Jailed Libor Trader Hayes Challenges FCA's Ban in CourtBy
Hayes case filed in December and listed at Upper Tribunal
Trader is serving an 11-year prison sentence for Libor-rigging
Tom Hayes, the former UBS Group AG and Citigroup Inc. trader jailed for 11 years for conspiring to rig Libor, is challenging the U.K. regulator in court to overturn an order banning him from working in the industry.
Hayes filed a claim against the Financial Conduct Authority in London’s Upper Tribunal on Dec. 23, according to court listings. The suit relates to an FCA prohibition order against Hayes, his lawyer, Karen Todner, said.
Hayes became the first person to be convicted over manipulation of the London interbank offered rate, or Libor, a key interest-rate benchmark pegged to trillions of dollars of securities. He was initially sentenced in 2015 to 14 years in prison, reduced to 11 on appeal. A dozen firms have paid about $9 billion in fines and more than 20 traders have been charged following global investigations into the scandal.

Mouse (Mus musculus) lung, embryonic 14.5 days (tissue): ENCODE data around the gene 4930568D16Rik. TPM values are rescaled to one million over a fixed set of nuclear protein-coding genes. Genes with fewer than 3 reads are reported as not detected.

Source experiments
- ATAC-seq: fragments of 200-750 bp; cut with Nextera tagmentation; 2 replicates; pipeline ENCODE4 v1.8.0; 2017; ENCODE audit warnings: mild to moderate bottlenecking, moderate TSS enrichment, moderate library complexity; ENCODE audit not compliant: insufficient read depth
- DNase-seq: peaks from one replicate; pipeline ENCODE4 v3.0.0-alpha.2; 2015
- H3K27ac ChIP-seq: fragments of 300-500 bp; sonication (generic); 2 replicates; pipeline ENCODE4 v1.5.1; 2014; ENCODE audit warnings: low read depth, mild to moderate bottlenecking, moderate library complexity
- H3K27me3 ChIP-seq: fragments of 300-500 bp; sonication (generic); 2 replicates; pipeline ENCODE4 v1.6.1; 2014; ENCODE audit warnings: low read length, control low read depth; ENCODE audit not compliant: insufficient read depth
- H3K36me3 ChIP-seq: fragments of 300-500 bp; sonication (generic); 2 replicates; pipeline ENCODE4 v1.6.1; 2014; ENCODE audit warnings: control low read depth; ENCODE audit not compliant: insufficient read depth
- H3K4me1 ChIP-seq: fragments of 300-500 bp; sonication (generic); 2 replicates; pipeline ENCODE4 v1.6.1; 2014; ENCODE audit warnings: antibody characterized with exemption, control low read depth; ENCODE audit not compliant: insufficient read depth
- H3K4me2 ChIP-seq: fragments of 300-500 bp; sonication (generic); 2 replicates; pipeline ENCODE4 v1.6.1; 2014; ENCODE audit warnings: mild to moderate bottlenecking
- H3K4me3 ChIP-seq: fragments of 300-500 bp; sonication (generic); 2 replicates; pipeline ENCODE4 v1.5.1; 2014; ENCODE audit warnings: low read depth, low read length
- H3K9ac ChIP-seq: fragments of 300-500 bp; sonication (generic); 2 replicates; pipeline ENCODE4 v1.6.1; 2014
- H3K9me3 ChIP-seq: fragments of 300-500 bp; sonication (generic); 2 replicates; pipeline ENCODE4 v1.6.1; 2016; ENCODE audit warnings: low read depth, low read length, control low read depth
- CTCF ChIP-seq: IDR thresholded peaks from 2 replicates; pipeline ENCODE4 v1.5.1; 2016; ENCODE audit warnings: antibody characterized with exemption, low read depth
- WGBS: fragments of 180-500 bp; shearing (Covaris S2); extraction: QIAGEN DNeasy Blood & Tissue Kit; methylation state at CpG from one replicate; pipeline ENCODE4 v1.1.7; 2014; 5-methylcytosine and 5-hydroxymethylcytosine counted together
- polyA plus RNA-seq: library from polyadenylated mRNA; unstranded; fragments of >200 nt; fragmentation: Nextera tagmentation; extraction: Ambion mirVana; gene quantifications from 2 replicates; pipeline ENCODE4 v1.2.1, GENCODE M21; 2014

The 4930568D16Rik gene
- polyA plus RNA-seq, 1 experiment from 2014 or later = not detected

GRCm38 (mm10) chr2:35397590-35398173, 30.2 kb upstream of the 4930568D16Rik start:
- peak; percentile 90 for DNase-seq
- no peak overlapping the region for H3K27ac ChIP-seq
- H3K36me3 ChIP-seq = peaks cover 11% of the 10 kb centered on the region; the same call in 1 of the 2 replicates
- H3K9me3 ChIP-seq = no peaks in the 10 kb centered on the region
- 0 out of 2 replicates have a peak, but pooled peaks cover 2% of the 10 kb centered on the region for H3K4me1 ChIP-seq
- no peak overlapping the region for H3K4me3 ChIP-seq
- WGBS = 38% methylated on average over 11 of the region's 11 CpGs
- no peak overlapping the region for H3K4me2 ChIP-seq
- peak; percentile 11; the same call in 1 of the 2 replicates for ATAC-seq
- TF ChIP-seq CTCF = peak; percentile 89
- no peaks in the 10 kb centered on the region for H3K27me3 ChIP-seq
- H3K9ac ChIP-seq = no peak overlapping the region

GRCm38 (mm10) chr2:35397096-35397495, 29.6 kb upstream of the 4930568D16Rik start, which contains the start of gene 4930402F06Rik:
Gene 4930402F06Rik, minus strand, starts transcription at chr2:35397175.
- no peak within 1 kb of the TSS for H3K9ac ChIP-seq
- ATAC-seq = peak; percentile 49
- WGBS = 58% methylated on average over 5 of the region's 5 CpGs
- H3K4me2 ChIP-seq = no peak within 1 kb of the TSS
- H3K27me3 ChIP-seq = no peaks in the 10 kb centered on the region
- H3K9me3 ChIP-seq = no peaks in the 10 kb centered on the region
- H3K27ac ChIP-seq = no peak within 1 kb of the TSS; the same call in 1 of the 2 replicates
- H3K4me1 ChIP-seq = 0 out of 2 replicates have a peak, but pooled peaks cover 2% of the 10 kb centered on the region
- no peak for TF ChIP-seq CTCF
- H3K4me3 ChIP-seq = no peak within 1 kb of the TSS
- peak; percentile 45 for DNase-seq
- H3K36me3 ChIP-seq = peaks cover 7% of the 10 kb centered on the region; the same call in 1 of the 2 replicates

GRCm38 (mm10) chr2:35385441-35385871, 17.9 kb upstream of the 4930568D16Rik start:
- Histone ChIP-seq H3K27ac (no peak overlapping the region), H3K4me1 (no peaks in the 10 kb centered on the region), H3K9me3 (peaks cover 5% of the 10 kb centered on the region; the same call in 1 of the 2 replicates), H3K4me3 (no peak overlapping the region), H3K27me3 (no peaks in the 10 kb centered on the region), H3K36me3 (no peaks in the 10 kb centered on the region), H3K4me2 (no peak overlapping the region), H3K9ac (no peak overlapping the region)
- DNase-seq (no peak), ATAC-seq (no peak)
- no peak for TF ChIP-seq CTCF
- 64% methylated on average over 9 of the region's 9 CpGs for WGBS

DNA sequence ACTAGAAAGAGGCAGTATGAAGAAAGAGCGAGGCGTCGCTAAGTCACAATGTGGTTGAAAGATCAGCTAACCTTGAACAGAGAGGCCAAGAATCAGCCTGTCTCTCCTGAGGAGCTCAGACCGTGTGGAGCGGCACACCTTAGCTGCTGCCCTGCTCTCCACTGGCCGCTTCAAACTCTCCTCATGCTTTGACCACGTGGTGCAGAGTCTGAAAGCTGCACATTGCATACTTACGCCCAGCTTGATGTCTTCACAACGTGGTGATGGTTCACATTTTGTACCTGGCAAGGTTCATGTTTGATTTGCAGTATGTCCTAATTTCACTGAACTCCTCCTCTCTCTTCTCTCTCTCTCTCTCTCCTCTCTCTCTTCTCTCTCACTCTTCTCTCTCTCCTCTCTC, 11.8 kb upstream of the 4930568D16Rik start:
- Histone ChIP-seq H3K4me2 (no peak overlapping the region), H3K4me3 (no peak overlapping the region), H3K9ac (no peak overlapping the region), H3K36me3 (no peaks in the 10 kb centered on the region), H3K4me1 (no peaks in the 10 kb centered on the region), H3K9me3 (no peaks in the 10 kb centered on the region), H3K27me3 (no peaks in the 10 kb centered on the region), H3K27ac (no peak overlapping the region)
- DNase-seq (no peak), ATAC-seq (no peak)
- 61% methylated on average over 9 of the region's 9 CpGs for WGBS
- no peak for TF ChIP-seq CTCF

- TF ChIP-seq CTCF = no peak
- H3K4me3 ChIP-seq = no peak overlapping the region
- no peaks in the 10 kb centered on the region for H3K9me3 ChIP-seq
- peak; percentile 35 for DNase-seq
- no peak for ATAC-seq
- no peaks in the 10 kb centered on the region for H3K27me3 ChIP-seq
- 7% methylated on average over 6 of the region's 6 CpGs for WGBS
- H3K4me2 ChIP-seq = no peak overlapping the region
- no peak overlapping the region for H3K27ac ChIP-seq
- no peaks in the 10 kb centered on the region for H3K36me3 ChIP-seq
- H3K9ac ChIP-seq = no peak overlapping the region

Todner said the 37-year-old Hayes is representing himself in the FCA proceedings, while she is acting for him as he appeals his conviction. She said the Hayes family declined to comment on the FCA case. A spokeswoman for the regulator also declined to comment.
It’s normal for the FCA to ban an individual from working in a regulated role in financial services following a criminal conviction. Kweku Adoboli, the former UBS trader sentenced to seven years in 2012 for causing a $2.3 billion loss to the bank, was banned in 2015, four months after he was released from prison.
Hayes was denied an appeal in the Supreme Court -- the U.K.’s highest court -- last year. He referred the matter to the Criminal Cases Review Commission, an independent organization set up to investigate suspected miscarriages of justice, in January. He has raised nearly 78,000 pounds ($97,000) through crowdfunding for his CCRC appeal.
Another trader caught up in Libor rigging at Barclays Plc, Jay Merchant, had his prison sentence reduced by 12 months to 5 1/2 years, by a London appeals court Wednesday. Merchant, 46, was found guilty in July following a three-month trial in which he was accused of conspiring with fellow employees to rig Libor between 2005 and 2007.
Sentencing over Libor in the U.K. has been more severe than in the U.S. where some traders have escaped prison entirely after pleading guilty and cooperating with prosecutors.
— With assistance by Jeremy Hodges